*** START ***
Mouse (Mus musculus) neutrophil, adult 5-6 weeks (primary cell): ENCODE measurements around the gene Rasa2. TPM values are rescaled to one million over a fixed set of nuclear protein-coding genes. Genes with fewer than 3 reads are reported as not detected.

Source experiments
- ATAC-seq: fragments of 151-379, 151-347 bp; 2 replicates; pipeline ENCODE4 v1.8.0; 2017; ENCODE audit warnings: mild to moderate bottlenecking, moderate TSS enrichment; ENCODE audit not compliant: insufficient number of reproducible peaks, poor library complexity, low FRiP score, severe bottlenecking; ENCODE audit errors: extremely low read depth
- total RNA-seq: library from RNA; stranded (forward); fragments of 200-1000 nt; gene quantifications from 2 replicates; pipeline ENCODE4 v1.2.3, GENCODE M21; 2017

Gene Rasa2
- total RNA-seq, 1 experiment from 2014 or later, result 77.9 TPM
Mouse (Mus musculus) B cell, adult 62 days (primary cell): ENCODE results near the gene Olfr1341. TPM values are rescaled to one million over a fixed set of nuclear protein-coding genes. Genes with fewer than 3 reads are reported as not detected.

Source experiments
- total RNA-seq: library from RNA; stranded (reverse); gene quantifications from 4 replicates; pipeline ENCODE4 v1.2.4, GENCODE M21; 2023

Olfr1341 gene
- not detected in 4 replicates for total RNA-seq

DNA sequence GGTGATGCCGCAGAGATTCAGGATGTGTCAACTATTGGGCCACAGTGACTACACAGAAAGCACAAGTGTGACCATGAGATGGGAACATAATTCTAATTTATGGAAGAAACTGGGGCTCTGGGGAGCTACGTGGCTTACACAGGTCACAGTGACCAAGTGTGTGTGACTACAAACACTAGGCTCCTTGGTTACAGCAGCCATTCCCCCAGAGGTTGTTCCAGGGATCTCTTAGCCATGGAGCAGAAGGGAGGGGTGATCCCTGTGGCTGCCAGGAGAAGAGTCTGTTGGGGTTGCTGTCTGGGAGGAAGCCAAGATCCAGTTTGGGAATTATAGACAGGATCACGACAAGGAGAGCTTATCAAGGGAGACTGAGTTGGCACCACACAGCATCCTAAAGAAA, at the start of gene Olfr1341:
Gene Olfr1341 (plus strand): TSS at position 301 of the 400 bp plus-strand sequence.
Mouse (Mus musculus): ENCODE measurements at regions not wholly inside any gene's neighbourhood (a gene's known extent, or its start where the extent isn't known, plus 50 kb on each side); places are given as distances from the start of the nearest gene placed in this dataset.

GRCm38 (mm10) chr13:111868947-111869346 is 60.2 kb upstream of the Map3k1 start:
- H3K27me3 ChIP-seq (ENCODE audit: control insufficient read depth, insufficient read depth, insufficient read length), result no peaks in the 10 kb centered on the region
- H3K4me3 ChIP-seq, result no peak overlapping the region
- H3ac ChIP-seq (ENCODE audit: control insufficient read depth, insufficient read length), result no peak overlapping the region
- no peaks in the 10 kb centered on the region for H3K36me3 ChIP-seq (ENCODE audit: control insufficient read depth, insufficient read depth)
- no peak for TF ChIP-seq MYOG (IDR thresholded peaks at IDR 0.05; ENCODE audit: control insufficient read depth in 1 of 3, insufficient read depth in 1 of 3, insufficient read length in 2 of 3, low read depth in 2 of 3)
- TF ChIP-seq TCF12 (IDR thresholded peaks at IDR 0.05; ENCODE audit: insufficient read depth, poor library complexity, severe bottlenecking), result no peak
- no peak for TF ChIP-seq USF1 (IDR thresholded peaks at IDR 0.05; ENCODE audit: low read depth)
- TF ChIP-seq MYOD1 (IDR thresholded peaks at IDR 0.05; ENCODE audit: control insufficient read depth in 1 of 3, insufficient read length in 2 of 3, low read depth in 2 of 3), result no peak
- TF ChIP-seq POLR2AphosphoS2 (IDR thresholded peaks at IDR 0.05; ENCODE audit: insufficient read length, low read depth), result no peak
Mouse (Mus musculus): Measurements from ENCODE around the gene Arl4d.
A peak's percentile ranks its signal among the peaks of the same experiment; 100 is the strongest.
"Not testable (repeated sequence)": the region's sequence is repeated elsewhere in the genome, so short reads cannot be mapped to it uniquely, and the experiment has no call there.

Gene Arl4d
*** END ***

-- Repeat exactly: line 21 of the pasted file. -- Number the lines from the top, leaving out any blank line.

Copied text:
- TF ChIP-seq TCF12 (IDR thresholded peaks at IDR 0.05; ENCODE audit: insufficient read depth, poor library complexity, severe bottlenecking), result no peak